The Holy Bible – Knox Translation
The Third Book of Kings
Chapter 12
This Roboam betook himself to Sichem; at Sichem the whole of Israel had assembled to crown him king.
But meanwhile Jeroboam, son of Nabat, who had fled to Egypt to be out of king Solomon’s reach, had come back home upon hearing the news of his death;
and he, too, was summoned to meet them. He, and all Israel with him, came to make a request of Roboam;
Thy father, they said, made us bear a bitter yoke. That cruel sway of his, that hard yoke, do thou mitigate, and we will be thy servants on that condition.
Give me two days, said he, and then come back to hear my answer. So, when the people had left him,
king Roboam asked advice first of the older men that had been courtiers in the life-time of his father, king Solomon; what answer should he make to the people?
Why, they told him, if thou dost defer to them and do their will, granting this request of theirs and speaking graciously to them, they will never cease giving thee loyal service.
But he left their advice unheeded, and took counsel instead with the younger men who had grown up with him;
How think you, he asked, I should make answer to the people’s request, that I would lighten the yoke my father laid on them?
And these, men of his own upbringing, gave him advice in their turn. Do they complain that thy father laid a heavy yoke on them, and ask for relief? Then tell them there is more strength in thy little finger than in all the breadth of thy father’s back;
if his yoke fell heavy on them, thine shall be heavier still; if thy father’s weapon was the lash, thine shall be the scorpion.

So the third day came, and Jeroboam, with all the people at his back, kept the tryst which the king had made with them for the third day following.
And the king, instead of heeding the advice which the older men had given, spoke to the people harshly,
with such words as the younger men had prescribed to him. If my father’s yoke fell heavy on you, he told them, mine shall be heavier still; if his weapon was the lash, mine shall be the scorpion.
Thus the king refused to fall in with his people’s will; the Lord had left him to his own devices, in fulfilment of the promise Ahias the Silonite made, in his name, to Jeroboam son of Nabat.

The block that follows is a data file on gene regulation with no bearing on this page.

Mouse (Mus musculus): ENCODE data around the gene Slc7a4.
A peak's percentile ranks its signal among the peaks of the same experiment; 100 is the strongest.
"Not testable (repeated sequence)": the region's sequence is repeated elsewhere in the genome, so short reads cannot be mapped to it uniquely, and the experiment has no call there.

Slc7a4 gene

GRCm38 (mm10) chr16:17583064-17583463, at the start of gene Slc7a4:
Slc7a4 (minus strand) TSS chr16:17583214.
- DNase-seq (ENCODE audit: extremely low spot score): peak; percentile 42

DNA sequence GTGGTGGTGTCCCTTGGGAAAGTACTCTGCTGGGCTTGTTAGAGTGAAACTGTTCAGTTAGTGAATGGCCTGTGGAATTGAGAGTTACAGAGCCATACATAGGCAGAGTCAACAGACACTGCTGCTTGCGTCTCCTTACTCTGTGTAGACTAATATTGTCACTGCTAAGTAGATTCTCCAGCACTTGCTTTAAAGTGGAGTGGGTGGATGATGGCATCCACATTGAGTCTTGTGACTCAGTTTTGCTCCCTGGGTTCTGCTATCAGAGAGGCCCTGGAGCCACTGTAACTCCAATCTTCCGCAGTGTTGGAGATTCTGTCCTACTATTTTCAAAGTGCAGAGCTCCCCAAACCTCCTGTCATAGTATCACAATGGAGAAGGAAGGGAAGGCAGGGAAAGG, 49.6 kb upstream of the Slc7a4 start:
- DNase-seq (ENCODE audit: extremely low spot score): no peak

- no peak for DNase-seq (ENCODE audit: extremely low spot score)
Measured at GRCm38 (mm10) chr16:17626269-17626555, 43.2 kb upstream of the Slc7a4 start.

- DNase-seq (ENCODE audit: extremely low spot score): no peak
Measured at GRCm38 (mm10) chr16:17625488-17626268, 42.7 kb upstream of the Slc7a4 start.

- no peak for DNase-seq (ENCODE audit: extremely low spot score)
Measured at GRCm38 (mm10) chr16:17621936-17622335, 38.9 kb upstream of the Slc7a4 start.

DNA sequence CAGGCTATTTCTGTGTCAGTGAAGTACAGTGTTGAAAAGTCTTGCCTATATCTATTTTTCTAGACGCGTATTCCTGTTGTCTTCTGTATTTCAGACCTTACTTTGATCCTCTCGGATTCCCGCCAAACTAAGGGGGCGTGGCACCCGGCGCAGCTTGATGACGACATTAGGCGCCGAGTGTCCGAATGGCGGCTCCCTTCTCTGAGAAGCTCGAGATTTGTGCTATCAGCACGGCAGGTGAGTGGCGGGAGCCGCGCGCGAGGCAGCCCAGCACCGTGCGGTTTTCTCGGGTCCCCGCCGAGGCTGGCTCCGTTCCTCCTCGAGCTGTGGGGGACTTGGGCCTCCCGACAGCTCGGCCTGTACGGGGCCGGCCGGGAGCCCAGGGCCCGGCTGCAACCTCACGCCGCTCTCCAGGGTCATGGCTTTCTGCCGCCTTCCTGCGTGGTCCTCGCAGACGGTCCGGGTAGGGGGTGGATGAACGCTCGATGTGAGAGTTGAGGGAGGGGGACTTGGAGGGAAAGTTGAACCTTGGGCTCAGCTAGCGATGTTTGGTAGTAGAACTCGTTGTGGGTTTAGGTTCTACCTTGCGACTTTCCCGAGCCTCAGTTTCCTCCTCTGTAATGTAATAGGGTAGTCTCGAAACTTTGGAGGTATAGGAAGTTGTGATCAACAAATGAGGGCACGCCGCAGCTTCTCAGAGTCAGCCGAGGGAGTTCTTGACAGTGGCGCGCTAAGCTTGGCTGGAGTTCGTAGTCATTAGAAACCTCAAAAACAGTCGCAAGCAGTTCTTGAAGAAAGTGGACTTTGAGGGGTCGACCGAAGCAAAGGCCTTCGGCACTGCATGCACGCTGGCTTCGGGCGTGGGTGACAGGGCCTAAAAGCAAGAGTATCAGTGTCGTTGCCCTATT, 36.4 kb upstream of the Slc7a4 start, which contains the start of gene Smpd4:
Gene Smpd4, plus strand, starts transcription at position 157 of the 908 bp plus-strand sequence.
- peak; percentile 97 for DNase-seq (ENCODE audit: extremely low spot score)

And when the people found that the king would not listen to them, they were quick with their answer. David is none of ours, they cried; not for us the son of Jesse; go back, men of Israel, to your homes! Let David look to the affairs of his own tribe! And with that, the people dispersed to their homes;
none but the Israelites living in the cities of Juda would acknowledge Roboam as king.

And now, when Adoram, who had charge of the levy, came to them in the king’s name, the Israelites stoned him to death; whereupon Roboam mounted his chariot and betook himself, with all speed, to Jerusalem.
From that day to this, the men of Israel have refused allegiance to the dynasty of David.
Hearing of Jeroboam’s return, they met and summoned him to be present; and so they made him king of all Israel, leaving none to take part with David’s line except the one tribe of Juda.
Roboam, indeed, upon reaching Jerusalem, mustered the whole tribe of Juda, including Benjamin, a hundred and eighty thousand choice warriors, to make war on the men of Israel; their cry was that Roboam, Solomon’s heir, must be restored to his kingdom.
But the Lord sent word to the prophet Semeias,
Here is a message for Roboam, son of Solomon, king of Juda, and for the men of Juda and Benjamin, the loyal remnant of the people.
You are not to march out, the Lord says, and make war upon the sons of Israel, your own brethren; go home, every man of you; all this is my doing. So they obeyed the Lord’s will, and gave up their journey at his bidding.

As for Jeroboam, he fortified Sichem, in the hill-country of Ephraim, to be his capital; then he went on to fortify Phanuel.
And it came into his mind, The kingdom will go back to the dynasty of David
if these subjects of mine are allowed to go and sacrifice in the Lord’s house at Jerusalem. Their loyalties will go out again to their old master, king Roboam of Juda; they will kill me, and return to his allegiance.
And this was the plan he devised; he made two golden calves, and said to the men of Israel, Here are your gods; the same gods that rescued you from the land of Egypt; no need to make pilgrimage to Jerusalem any more.
One of the calves he set up at Bethel, and the other at Dan.
Here was great sin caused; all the way to Dan men would go on pilgrimage, to worship a calf.
Jeroboam made shrines, too, on the hill-tops, and chose men to be priests here and there and everywhere among the people, men that were not of Levi’s race.
And he appointed a feast-day of his own, on the fifteenth day of the month, to match the feast-day kept in Juda, but it was in the eighth month. He too, in Bethel, would mount the steps of the altar and do sacrifice, but to calf-gods of his own making. And at Bethel he established the priests that served the hill-shrines he had made.

On the fifteenth day, then, of the eighth month, his self-devised feast-day for the sons of Israel, Jeroboam went up to the altar he had built in Bethel, and began, standing there, to offer incense.